In 1972, Nelson paid $14,000 to buy out his contract so that he could retire to Austin, Texas. But his withdrawal from the music business didn’t last long. Especially considering how vibrant the music scene was happening all around him in Austin. Within a year, he was back on the charts with the album Shotgun Willie. By the mid-1970s he scored some of his biggest hits with a trio of albums: Red Headed Stranger, The Sound in Your Mind, and The Troublemaker.

5. HE HAS BEEN PLAYING THE SAME GUITAR FOR NEARLY 50 YEARS.

Nelson has been playing Trigger, his beloved guitar (which he named after Roy Rogers’ horse), since 1969. “I’ve got to take good care of Trigger,” Nelson told Uncut Magazine in 2014. “He’s had a couple of problems. We’ve had to go in and do some work on the inside, build up the woodwork in there a little bit over the years. But Trigger’s holding up pretty good.”

6. HE RECORDED THE IRS TAPES TO PAY OFF HIS TAX DEBT.

In 1990, the IRS raided Nelson’s house and seized his assets (everything except Trigger) for non-payment of taxes. The $32 million bill, one of the largest in IRS history, was eventually negotiated down and settled in a creative way: Nelson would record a new album with the IRS receiving at least 15 cents of every dollar made. The result was the limited-edition The IRS Tapes: Who’ll Buy My Memories, which sold for $19.95 on cassette or CD and was purchased by dialing 1-800-IRS-TAPE.

7. HE WROTE “ON THE ROAD AGAIN” ON A BARF BAG.

Nelson’s 1980 hit, “On The Road Again,” was written aboard an airplane—on a barf bag. “I was on an aeroplane with Sydney Pollack and Jerry Schatzberg, who was the director of the movie Honeysuckle Rose,” Nelson told Uncut in 2014. “They were looking for songs for the movie and they started asking me if I had any ideas. I said, ‘I don’t know, what do you want the song to say?’ I think Sydney said, ‘Can it be something about being on the road?’ It just started to click in my head. I said, ‘You mean like, ‘On the road again, I can’t wait to get on the road again?’ They said, ‘That’s great. What’s the melody?’ I said, ‘I don’t know yet.’”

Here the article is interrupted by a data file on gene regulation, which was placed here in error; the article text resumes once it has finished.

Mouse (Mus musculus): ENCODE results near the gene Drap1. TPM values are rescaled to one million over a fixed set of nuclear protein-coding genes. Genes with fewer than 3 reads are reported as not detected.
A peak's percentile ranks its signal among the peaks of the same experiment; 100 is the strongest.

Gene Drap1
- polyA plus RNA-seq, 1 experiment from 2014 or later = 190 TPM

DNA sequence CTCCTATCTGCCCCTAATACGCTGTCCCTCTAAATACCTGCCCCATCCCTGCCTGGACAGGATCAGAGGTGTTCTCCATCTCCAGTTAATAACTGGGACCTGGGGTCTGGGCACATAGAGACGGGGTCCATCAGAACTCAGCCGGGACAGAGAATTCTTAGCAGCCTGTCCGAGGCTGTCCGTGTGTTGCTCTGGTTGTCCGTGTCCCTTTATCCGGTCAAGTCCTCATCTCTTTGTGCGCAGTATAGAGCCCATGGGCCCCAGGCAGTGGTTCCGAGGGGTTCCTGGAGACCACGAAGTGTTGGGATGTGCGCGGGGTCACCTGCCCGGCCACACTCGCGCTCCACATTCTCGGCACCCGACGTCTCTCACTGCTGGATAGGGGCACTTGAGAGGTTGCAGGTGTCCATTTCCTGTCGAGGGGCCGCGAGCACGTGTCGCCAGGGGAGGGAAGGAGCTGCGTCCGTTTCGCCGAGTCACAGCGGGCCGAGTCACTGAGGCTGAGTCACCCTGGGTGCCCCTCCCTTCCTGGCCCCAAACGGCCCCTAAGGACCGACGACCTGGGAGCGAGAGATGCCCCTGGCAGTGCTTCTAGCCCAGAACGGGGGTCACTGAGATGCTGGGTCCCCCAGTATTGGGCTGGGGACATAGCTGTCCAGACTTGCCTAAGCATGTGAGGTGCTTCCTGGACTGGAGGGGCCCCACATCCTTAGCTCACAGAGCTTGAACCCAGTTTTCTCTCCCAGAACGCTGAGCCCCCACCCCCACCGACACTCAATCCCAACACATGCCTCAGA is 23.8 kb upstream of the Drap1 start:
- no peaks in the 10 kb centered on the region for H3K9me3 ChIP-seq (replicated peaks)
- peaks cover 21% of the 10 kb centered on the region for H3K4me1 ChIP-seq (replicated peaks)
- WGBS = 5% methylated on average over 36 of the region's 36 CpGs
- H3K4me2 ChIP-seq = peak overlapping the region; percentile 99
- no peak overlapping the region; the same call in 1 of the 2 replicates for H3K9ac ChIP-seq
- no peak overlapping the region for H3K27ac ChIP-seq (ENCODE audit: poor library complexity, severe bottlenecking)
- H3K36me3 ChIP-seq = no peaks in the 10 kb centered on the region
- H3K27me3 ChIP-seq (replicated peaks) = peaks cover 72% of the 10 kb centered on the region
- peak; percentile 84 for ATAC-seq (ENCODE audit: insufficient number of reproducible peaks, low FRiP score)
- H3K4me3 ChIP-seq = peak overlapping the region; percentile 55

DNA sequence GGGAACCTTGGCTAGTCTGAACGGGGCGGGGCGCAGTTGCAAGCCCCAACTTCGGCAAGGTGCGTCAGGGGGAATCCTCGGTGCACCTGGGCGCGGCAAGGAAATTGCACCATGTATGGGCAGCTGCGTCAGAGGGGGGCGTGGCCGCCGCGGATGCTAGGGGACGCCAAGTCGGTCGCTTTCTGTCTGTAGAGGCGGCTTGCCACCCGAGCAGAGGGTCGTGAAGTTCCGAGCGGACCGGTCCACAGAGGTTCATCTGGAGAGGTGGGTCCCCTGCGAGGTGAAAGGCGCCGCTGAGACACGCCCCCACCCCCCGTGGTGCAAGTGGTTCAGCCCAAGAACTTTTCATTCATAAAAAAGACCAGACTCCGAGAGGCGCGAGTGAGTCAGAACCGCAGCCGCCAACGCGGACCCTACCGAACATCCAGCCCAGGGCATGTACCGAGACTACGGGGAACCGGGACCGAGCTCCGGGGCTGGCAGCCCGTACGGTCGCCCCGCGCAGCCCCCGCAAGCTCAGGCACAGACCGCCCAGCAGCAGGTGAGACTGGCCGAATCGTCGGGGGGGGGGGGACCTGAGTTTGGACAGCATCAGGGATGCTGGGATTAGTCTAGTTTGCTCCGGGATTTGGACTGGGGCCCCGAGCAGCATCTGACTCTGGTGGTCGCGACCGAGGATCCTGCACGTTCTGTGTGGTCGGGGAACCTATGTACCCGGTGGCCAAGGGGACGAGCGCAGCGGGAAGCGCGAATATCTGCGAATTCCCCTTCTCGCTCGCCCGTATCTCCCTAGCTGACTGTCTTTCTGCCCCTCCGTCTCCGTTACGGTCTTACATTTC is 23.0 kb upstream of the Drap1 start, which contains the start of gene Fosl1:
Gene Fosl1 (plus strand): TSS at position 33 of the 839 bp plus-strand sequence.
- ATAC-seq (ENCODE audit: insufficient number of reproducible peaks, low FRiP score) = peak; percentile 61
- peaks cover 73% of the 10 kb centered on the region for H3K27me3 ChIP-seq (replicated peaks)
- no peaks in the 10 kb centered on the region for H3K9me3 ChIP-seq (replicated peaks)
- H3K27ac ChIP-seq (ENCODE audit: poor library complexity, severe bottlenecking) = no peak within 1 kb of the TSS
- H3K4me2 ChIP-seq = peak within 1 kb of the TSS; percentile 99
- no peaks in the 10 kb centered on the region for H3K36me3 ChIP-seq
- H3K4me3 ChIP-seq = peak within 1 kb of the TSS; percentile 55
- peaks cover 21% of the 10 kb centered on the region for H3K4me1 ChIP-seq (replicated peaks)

8. HE PERFORMED "UP AGAINST THE WALL, REDNECK MOTHER” WITH ROSALYNN CARTER.

Former President Jimmy Carter has never made a secret of his admiration of Willie Nelson. And the two have shared a long friendship. On September 13, 1980, Nelson performed for Carter and guests at the White House—which included a duet of Ray Wylie Hubbard’s “Up Against the Wall, Redneck Mother” with then-First Lady Rosalynn Carter. (On various occasions, Nelson has recounted how he later made his way onto the roof of the White House and smoked a joint.) In 2012, the former President got his own chance to share the stage with the legendary musician when the two performed “Amazing Grace” together in Atlanta.

9. HE OWNS A BIODIESEL FIRM.

Nelson is much more than a musician—he’s a noted activist and entrepreneur, too. In 2004 he launched his own biodiesel firm, BioWillie Biodiesel.

10. HE’S A POT-REPRENEUR.

Nelson has hardly made a secret of regular marijuana use, or his support for its legalization. (His rap sheet of pot-related arrests certainly backs up those claims.) As more and more states are legalizing the once-outlawed weed, Nelson has put his expertise on the topic to good use, and launched his very own brand of pot: Willie’s Reserve.